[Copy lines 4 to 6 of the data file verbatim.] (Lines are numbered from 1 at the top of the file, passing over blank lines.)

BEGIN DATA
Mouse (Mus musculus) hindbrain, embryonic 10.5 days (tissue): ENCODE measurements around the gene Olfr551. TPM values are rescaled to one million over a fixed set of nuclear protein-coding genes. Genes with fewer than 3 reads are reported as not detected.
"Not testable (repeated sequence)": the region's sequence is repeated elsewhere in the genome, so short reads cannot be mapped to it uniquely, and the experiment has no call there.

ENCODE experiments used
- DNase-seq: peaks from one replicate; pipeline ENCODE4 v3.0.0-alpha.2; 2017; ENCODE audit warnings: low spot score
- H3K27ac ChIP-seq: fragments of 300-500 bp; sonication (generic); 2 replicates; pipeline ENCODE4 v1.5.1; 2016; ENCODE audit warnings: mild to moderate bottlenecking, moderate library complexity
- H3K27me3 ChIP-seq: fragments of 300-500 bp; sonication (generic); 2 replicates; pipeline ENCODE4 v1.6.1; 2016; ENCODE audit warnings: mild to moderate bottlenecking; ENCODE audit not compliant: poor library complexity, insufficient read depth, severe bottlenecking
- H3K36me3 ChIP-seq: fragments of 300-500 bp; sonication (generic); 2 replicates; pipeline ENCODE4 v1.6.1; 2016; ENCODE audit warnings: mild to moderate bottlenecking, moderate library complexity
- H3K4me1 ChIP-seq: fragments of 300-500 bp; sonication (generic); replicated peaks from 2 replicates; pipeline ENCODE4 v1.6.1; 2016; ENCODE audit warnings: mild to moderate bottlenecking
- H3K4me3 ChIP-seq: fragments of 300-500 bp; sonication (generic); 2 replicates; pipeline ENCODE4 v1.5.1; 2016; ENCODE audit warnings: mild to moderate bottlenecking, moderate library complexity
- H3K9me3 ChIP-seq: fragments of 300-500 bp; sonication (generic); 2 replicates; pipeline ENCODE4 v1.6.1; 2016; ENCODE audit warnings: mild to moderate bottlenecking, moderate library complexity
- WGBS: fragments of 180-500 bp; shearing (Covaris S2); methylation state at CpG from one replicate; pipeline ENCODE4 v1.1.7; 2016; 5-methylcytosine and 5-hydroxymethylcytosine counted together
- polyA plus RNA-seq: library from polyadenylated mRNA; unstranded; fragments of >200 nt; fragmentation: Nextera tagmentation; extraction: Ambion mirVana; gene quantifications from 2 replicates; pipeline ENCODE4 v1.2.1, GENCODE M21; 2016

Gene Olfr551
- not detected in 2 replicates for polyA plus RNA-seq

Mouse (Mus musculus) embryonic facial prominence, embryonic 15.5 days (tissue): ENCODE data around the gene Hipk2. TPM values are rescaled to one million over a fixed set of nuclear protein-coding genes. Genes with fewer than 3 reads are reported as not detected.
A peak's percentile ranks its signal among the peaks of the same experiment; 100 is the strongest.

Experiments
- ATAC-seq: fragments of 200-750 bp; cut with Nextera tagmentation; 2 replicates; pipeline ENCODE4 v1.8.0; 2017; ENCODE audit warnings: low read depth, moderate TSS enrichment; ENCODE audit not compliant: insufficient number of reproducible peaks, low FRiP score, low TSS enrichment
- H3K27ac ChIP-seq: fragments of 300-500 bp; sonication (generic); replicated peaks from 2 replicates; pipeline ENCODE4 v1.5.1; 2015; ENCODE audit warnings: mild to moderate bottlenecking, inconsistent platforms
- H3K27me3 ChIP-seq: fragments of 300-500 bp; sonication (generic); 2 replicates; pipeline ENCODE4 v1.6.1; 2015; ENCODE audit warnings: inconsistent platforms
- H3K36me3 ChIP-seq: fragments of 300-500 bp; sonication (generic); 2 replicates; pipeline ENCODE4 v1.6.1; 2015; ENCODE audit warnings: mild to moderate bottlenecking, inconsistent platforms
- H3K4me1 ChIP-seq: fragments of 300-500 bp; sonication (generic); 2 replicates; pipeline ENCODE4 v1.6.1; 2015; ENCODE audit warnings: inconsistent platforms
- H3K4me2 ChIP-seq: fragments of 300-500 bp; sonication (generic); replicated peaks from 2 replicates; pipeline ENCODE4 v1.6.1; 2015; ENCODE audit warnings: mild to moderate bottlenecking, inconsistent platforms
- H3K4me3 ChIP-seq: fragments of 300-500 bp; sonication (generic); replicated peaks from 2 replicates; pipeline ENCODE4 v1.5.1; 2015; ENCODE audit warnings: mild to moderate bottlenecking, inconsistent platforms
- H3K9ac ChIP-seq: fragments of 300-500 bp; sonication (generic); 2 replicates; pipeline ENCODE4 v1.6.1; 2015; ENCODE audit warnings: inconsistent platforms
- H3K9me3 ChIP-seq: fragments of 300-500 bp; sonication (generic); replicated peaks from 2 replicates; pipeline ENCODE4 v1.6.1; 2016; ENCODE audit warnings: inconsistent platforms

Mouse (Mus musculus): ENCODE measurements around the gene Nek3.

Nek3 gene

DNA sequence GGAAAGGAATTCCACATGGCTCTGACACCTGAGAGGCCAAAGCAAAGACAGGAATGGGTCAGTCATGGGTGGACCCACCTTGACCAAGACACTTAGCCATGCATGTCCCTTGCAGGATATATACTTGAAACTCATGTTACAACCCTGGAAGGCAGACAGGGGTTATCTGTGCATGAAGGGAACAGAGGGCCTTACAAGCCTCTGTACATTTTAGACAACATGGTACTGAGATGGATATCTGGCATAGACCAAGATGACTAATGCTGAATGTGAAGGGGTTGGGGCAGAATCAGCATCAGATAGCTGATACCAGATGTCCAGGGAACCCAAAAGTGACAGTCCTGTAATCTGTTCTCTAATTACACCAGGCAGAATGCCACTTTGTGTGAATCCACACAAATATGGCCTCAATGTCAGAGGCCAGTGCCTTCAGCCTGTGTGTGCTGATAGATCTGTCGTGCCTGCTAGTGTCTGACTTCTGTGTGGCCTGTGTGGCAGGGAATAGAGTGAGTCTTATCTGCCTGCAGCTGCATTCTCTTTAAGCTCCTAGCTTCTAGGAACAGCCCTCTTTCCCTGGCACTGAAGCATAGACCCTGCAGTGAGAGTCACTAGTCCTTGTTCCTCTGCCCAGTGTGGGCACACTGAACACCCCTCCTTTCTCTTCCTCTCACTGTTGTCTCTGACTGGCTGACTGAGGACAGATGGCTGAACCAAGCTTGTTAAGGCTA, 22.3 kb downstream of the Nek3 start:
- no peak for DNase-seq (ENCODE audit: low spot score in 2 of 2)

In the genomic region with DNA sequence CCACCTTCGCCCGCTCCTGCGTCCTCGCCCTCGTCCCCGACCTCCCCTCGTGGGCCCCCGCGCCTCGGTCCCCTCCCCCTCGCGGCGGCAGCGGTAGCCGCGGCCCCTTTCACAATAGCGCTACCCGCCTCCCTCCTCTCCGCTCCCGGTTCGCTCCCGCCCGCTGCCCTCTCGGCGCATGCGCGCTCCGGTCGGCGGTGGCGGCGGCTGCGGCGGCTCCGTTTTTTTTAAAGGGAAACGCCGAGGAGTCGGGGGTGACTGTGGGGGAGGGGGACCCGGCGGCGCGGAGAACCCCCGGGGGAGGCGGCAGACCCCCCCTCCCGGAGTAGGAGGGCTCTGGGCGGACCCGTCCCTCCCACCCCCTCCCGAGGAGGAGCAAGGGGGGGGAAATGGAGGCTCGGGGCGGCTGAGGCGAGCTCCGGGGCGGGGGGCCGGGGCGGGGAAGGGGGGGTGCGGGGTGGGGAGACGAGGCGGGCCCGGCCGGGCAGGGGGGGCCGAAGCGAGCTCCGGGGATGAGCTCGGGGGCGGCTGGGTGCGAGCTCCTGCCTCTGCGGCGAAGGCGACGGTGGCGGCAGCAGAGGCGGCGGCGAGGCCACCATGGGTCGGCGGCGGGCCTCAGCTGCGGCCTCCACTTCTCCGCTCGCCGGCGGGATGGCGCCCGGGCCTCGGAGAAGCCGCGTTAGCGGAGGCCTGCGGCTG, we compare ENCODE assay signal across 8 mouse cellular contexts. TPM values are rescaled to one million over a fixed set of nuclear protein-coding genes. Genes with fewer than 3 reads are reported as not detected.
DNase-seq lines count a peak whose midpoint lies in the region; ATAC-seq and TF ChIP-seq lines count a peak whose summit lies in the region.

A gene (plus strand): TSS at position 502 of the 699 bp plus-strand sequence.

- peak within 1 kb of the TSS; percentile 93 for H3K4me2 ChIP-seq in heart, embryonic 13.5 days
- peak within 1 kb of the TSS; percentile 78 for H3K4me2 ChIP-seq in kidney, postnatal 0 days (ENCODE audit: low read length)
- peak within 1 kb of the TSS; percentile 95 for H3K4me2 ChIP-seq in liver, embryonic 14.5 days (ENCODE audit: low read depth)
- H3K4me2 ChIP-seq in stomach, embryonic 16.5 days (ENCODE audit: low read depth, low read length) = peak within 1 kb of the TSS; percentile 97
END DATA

- DNase-seq: peaks from one replicate; pipeline ENCODE4 v3.0.0-alpha.2; 2017; ENCODE audit warnings: low spot score
- H3K27ac ChIP-seq: fragments of 300-500 bp; sonication (generic); 2 replicates; pipeline ENCODE4 v1.5.1; 2016; ENCODE audit warnings: mild to moderate bottlenecking, moderate library complexity
- H3K27me3 ChIP-seq: fragments of 300-500 bp; sonication (generic); 2 replicates; pipeline ENCODE4 v1.6.1; 2016; ENCODE audit warnings: mild to moderate bottlenecking; ENCODE audit not compliant: poor library complexity, insufficient read depth, severe bottlenecking